Location, location, location. Dental procedures can get pretty messy. And because pets usually have more anaerobic bacteria in their mouths than people, we can assume the gunk coming out isn't clean. With this in mind, keep dental suites away from surgery or induction areas. If your practice performs a lot of dental procedures, it’s best to put the dental suite in a separate alcove or room.
This separation also makes it easier to handle the dental radiograph machine. It doesn't have to be shielded like a traditional radiography machine, but having it in its own alcove or room will keep it from having contact with extra people.
Exhaust your suite. Install a switch-operated exhaust fan with a timer over the dental exam table. The fan should be able to handle 250 to 300 cubic feet per minute, and you can set the timer so that it only runs for the duration of the dental procedure. If an exhaust fan isn’t an option, lay out the room’s airflow so that the air return vent is over the table and the air supply vent is somewhere else in the treatment space.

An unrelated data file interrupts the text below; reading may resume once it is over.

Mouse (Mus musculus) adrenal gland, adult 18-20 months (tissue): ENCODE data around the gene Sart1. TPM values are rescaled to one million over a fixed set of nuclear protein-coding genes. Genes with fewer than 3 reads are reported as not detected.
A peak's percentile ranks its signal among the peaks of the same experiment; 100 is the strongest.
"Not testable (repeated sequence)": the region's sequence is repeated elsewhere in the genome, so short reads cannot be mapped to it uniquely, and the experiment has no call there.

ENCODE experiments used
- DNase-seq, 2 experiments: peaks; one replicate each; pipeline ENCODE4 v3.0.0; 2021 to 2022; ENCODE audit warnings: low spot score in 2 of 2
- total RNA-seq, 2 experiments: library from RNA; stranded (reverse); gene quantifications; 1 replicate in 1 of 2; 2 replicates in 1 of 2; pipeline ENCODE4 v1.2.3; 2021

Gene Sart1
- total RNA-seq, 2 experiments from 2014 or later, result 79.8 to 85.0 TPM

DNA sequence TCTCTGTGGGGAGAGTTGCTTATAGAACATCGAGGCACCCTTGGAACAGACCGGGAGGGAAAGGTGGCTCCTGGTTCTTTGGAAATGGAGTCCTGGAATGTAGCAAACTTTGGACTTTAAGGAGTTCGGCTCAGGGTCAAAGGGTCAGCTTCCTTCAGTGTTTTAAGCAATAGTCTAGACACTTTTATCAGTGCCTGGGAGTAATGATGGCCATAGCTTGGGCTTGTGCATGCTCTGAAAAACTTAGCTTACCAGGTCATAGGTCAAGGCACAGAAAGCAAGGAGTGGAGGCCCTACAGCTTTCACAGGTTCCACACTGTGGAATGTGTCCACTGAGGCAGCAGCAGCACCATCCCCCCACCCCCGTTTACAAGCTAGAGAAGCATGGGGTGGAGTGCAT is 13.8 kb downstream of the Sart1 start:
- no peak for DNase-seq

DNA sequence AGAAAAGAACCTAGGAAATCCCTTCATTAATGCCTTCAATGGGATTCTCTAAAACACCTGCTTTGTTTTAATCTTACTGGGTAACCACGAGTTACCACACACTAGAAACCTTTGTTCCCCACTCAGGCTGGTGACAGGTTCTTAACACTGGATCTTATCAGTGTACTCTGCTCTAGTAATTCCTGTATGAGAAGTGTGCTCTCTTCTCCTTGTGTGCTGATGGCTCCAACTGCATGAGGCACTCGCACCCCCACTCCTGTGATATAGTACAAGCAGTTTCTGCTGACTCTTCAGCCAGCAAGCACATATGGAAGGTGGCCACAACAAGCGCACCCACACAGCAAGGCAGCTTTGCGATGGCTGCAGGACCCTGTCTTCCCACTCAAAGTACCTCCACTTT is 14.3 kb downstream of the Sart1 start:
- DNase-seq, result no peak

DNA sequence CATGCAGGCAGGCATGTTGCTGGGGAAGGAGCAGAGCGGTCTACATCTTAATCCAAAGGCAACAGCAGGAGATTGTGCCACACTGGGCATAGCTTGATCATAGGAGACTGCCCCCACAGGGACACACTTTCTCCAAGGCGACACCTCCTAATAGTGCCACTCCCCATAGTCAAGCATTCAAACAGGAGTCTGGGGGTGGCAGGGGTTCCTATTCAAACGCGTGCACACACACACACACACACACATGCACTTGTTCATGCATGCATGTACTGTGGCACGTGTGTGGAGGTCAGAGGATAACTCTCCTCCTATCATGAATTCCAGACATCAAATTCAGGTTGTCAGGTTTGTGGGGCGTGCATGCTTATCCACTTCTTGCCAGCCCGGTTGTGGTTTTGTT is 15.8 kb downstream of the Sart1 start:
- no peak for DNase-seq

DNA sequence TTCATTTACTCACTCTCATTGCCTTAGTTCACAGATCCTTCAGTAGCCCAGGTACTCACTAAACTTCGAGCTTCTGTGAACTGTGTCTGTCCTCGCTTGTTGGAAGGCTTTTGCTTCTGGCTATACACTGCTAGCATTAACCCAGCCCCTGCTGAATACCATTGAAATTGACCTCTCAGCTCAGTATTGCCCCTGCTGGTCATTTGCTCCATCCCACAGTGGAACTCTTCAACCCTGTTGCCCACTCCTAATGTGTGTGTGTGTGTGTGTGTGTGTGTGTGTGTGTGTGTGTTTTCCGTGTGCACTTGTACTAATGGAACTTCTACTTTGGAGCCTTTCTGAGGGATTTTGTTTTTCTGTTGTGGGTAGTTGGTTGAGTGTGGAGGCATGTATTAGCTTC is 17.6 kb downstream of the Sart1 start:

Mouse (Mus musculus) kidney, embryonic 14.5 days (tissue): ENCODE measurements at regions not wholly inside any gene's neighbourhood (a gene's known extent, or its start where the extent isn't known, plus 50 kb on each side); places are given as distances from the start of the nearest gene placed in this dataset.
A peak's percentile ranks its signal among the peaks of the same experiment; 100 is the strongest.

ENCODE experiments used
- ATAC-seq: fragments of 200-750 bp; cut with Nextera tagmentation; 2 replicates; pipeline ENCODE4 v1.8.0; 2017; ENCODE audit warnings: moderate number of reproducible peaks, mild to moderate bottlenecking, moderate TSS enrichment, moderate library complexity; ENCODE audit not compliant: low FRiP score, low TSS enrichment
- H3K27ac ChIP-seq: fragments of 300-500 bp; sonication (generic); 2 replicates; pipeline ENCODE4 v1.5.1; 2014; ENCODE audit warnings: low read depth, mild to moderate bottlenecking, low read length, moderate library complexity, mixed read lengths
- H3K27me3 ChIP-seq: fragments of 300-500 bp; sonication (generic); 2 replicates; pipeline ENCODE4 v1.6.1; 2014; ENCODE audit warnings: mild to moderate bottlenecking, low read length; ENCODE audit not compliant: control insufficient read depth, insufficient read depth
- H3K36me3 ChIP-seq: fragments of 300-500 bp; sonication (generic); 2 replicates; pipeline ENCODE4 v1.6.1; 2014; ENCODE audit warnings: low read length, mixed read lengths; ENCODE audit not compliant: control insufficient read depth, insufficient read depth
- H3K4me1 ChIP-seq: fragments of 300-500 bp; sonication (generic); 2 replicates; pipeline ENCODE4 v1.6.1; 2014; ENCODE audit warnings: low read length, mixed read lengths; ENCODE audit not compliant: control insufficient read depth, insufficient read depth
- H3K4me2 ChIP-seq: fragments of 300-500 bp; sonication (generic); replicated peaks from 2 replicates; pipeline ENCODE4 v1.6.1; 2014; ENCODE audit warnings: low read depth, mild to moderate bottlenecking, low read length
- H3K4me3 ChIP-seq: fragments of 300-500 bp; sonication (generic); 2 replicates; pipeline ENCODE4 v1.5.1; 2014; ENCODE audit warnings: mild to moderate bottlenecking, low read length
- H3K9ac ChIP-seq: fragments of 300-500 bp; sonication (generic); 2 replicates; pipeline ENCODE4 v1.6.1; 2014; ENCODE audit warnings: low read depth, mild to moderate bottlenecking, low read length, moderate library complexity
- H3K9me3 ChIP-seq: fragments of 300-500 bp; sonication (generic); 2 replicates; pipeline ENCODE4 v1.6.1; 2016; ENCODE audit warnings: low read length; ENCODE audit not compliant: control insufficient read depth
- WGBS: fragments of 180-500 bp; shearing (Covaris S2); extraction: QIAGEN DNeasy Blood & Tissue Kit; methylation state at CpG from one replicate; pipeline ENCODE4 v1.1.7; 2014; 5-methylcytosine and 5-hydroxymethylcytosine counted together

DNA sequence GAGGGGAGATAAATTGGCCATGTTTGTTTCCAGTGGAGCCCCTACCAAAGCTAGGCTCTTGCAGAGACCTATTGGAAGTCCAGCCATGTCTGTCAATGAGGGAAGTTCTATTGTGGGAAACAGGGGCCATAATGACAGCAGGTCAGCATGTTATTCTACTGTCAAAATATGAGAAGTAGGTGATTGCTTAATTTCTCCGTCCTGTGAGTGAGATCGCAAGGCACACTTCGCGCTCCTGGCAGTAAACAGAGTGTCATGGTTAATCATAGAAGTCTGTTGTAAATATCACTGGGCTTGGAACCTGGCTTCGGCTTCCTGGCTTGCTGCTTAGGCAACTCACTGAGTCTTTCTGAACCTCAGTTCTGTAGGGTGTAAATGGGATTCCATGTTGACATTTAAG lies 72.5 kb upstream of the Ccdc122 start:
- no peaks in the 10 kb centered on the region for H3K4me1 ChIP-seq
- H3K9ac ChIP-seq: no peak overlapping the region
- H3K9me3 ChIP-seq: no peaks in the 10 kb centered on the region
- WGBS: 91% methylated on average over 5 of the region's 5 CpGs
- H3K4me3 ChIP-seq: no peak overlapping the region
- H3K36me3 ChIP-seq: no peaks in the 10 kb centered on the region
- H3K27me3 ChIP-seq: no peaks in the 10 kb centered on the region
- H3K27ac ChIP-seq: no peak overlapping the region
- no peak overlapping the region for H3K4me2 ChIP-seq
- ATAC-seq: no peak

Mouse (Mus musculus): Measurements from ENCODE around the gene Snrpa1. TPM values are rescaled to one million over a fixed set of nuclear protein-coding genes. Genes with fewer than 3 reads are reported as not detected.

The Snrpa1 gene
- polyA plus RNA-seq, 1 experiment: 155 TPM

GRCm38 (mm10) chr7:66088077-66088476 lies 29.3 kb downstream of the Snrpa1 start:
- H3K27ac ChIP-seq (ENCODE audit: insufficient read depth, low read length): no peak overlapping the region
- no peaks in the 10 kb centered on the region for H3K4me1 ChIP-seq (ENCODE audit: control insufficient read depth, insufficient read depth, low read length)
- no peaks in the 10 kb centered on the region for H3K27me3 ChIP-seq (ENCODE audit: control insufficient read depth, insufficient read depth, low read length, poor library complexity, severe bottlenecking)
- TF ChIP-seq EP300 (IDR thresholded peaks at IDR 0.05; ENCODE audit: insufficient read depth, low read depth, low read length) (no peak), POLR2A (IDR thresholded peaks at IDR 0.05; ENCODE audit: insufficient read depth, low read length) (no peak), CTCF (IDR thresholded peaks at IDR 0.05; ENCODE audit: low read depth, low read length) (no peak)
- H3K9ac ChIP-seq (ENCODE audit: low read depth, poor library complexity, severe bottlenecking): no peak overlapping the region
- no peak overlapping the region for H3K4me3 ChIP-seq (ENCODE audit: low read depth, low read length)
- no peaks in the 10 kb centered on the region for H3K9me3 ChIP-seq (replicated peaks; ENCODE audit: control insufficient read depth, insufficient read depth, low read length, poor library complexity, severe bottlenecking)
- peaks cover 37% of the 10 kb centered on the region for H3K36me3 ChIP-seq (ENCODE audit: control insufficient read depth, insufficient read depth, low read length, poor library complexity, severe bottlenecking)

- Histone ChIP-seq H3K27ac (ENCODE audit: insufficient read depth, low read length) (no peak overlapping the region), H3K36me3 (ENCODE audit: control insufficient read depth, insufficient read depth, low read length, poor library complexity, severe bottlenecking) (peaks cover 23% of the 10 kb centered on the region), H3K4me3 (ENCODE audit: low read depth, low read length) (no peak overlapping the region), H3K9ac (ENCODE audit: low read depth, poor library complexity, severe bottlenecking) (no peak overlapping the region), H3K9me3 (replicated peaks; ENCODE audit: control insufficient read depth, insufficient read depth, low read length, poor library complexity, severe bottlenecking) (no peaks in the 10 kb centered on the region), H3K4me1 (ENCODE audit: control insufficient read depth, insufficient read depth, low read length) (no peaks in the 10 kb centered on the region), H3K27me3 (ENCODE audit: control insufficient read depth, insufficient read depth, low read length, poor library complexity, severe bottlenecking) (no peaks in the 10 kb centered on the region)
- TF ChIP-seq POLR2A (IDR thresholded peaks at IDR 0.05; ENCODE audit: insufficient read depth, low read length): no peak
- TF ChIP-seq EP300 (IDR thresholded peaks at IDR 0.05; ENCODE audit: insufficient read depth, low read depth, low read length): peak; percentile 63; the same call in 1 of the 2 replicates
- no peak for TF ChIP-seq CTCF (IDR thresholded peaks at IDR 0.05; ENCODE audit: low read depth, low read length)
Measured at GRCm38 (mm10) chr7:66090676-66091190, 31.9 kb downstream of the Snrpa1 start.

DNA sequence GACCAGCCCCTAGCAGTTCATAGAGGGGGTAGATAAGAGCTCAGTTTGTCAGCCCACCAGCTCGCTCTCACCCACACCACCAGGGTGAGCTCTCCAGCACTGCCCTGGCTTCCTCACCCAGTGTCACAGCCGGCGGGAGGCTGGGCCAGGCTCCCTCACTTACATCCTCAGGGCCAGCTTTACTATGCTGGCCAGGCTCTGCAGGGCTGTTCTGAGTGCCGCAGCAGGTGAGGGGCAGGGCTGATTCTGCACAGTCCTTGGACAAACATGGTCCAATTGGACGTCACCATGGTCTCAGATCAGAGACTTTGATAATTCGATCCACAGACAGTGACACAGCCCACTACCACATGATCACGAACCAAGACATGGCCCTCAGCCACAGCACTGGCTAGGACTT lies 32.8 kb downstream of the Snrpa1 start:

Two for one. Once dentistry has its own space, you can add a table or two. If you place a radiograph machine between two tables and position it properly, it can serve both spots.
Don’t pass on glass. Outfit the dental suite with glass so doctors and the team can see out to the treatment space.
Backup bonus. You can use the dental suite as a backup treatment area for dirty procedures (e.g., wound treatments) when it isn’t being utilized for dental procedures.